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Belonging and Ease: Reducing Barriers to Diabetes Care
Learn why belonging and ease are an essential part of any lifestyle change.
Clients with diabetes are looking for lifestyle changes and want to know how to evaluate these approaches without focusing on weight. A person’s diet is a foundational approach to glycemic control. There are many options for an individual to consider, including but not limited to research supporting intermittent fasting, keto, vegetarian dietary approaches to Stop Hypertension, DASH, and the Mediterranean Diet. More and more clients aren’t focused on weight loss but on a complex evaluation of the change process. This is why it is helpful to understand how belonging and ease are part of their analysis.
An avalanche of data supports the notion that nutrition is the foundation of health. A natural response is to wonder what diet is best, regardless of the weight change involved. The habit of defining choices – good or bad, right or wrong – is how people typically sort. This binary method has limitations explored in the article You Have a Superpower and Don't Even Know It! For healthcare professionals new to a weight-inclusive approach, it is easy to miss the key take-home message: binary thinking reinforces systems of oppression.
Understanding systems of oppression, specifically regarding nutrition and dietary change, is challenging. This is why Inclusive Diabetes Care created the basic needs for inclusion model. Learn more about the IDC model.
Initially, dietary changes focus on the individual. The personal responsibility focus blinds us to seeing larger population barriers. Yes, some people (metaphorically the Unicorns) successfully modify and adjust behaviors. However, these people are not the norm. Shifting from an individual to a societal approach requires asking different questions. Let’s use the initial two pyramid questions, belonging and ease, to explore some barriers surrounding implementing these dietary approaches.
When a person starts a diet, the desire to belong is present. Making dietary changes helps someone belong to the group of those who are motivated to manage their blood sugar with diet. Making dietary changes could place a person in a group that views food as medicine. If the dietary change has a large following, like vegetarian, keto, or intermittent fasting, a person’s sense of belonging will overlap; people who want to manage their blood sugar and don’t eat X, Y, or Z and choose to eat A, B, or C instead. This sense of belonging and identity builds cohesion. In turn, cohesion allows groups and subgroups to create products and resources to build additional motivation, reinforcing the sense of belonging and identity. Belonging is helpful both fundamentally and psychologically.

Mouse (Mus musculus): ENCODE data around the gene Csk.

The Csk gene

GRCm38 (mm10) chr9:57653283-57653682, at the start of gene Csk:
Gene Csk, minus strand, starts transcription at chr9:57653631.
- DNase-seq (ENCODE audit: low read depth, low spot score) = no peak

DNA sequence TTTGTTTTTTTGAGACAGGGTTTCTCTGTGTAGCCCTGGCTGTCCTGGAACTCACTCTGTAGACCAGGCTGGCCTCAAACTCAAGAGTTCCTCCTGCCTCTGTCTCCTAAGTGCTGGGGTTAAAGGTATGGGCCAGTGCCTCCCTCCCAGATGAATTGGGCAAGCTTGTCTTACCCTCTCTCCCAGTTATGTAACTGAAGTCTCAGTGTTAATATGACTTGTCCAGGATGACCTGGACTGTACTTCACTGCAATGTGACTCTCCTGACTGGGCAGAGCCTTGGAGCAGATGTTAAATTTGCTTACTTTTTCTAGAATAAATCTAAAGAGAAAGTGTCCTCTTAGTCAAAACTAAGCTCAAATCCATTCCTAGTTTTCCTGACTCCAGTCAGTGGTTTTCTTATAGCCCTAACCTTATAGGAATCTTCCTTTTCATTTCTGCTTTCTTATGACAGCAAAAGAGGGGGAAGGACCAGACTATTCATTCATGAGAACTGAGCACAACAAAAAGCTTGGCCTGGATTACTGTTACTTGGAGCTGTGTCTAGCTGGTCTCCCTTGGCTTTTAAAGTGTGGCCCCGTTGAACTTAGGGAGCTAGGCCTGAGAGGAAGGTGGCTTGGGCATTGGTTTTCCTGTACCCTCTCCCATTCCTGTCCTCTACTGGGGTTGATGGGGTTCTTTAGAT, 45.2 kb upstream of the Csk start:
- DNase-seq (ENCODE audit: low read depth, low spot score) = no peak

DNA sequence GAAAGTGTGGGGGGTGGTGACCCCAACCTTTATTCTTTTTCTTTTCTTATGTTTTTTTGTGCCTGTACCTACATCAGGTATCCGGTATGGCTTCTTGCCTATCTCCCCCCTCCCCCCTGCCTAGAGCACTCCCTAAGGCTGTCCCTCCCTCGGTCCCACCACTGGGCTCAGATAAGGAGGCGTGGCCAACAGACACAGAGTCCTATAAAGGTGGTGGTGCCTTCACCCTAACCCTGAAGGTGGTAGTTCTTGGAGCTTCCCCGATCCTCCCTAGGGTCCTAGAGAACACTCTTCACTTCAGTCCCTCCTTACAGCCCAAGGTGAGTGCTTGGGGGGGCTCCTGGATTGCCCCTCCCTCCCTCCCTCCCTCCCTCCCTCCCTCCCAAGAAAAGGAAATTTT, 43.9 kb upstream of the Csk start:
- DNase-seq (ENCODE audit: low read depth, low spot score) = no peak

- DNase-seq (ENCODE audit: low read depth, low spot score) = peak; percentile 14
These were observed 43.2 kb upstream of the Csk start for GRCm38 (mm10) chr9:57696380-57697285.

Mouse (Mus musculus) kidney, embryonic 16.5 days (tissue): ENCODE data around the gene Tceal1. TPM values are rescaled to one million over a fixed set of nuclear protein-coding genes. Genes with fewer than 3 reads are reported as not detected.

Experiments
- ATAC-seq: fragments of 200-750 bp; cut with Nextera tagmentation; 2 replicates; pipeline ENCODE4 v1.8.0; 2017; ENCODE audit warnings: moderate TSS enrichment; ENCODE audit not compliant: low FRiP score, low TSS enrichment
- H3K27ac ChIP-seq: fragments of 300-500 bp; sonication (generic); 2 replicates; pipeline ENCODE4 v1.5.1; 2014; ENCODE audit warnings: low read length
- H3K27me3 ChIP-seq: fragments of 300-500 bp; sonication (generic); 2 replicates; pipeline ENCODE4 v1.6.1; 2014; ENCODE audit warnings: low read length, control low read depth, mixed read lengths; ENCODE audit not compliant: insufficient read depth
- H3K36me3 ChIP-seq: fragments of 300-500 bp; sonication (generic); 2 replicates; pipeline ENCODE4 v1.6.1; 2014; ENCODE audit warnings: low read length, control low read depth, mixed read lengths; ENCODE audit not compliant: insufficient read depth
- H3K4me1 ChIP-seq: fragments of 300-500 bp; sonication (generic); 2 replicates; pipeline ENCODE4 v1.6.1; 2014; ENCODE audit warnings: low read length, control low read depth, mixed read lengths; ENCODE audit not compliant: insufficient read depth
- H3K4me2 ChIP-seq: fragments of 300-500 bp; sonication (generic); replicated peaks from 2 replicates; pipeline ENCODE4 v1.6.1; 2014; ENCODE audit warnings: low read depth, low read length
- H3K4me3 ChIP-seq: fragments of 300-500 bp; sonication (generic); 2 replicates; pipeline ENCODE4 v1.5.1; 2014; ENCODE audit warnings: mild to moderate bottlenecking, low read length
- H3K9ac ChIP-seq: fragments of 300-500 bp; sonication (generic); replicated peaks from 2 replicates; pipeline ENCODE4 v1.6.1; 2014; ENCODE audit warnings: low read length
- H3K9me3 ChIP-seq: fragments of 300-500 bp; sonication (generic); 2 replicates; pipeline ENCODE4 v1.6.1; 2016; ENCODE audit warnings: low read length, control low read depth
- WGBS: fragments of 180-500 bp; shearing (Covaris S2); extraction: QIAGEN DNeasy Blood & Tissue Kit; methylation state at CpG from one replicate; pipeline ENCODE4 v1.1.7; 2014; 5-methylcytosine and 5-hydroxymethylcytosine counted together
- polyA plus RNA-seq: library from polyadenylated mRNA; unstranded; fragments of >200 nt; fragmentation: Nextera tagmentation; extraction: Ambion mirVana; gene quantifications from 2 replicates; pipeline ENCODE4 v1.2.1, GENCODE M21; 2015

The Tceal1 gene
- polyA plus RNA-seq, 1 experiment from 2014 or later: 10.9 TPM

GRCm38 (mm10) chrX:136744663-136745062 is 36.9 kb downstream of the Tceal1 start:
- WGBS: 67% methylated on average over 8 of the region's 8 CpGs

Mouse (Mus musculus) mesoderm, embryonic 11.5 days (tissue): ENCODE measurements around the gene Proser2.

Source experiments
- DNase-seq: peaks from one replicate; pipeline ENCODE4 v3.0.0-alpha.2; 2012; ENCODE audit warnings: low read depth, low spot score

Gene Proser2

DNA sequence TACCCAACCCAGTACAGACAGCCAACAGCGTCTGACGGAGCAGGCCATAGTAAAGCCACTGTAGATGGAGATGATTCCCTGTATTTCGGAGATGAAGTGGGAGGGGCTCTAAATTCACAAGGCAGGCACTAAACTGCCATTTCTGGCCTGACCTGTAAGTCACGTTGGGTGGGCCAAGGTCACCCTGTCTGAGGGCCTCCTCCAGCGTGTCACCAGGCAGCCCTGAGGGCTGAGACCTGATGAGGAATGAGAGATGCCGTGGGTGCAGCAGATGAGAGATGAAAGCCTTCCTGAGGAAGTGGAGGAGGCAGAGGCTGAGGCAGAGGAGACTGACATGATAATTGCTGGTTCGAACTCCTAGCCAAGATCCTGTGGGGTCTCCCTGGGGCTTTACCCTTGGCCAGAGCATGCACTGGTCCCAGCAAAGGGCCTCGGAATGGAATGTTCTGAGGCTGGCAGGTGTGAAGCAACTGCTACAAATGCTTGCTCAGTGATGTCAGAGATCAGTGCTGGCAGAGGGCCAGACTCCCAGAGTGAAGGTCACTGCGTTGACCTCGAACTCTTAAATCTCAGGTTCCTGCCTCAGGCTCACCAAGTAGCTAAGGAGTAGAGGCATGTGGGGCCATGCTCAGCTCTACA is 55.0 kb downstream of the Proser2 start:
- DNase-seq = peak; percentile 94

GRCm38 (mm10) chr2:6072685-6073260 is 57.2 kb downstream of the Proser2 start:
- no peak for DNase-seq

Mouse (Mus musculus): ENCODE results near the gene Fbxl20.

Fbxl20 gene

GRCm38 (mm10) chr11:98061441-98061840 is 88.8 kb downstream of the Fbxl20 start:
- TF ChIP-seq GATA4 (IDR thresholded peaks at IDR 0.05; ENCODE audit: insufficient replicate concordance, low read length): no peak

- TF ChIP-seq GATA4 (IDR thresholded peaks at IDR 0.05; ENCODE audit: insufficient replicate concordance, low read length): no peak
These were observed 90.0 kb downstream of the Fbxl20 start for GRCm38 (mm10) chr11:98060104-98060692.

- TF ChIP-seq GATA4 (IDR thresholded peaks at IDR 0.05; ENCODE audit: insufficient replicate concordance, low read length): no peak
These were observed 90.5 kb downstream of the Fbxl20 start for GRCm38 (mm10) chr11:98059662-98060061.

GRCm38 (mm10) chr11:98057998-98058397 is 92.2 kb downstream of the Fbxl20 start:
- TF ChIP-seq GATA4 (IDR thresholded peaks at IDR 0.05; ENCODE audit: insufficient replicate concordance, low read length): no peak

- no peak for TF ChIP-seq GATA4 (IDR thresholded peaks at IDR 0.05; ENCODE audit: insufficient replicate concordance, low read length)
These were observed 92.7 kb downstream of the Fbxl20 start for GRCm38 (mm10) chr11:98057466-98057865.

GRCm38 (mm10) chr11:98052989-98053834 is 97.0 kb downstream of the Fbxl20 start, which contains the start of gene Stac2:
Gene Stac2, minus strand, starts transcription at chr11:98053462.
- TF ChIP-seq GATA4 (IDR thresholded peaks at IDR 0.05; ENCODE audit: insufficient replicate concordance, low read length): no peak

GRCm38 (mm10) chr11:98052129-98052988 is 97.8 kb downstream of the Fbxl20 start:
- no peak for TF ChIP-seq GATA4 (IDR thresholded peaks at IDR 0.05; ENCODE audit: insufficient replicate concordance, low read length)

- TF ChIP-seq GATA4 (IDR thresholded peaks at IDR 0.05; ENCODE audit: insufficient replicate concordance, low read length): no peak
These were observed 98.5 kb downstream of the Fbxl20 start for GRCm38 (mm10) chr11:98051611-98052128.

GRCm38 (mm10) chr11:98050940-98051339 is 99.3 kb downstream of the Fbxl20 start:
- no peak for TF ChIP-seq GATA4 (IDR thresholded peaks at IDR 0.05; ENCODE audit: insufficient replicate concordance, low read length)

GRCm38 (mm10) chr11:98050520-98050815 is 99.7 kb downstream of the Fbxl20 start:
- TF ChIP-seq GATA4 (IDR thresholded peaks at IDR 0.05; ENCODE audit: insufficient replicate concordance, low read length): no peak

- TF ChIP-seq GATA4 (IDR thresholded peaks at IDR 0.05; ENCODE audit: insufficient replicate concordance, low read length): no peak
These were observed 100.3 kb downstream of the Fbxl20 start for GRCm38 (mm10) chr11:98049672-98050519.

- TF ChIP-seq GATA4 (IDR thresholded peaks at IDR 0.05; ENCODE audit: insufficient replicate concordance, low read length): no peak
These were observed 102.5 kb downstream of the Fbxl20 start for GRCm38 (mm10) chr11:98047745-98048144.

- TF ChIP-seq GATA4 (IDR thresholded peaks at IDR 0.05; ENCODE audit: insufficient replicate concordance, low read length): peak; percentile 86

What if you don’t want to lose weight?
Not everyone who seeks nutrition counseling for diabetes is striving for weight loss. Many people, regardless of size, have also come to the realization that dieting doesn’t work for them. When they say, “Restrictive diabetes and or pursuing weight loss isn’t my goal,” can result in feeling judged or excluded by their primary care, which assumes that a person who doesn’t want to lose weight doesn’t care about their diabetes. This assumption has many consequences, including not being offered care that is offered to a straight-sized person. However, focusing on the felt sense of not belonging (because they advocated for care that works best for them) becomes the initial domino. Lost in the conversation is how improving nutrient density and a person’s diary balance, regardless of weight change, improves blood glucose.
As the dominos of othering continue to fall, the struggle intersects with other research, including Dr. Kristen Neff’s work on self-compassion. She explains that belonging is the antidote to isolation. In the book Together, without a felt sense of belonging, Dr. Vivek Murthy explains that isolation physically impacts our health in many ways.
The concept of belonging is important. It is where appearance-based health changes, specifically weight and weight loss, are often used to gauge dietary adherence to a group. Society reinforces the belief that to look healthy, a person must be seen as thin. Appearing thin, along with the power and influence being a straight-size is called thin privilege. If thin privilege isn’t present, an individual must have lost or is actively trying to lose weight.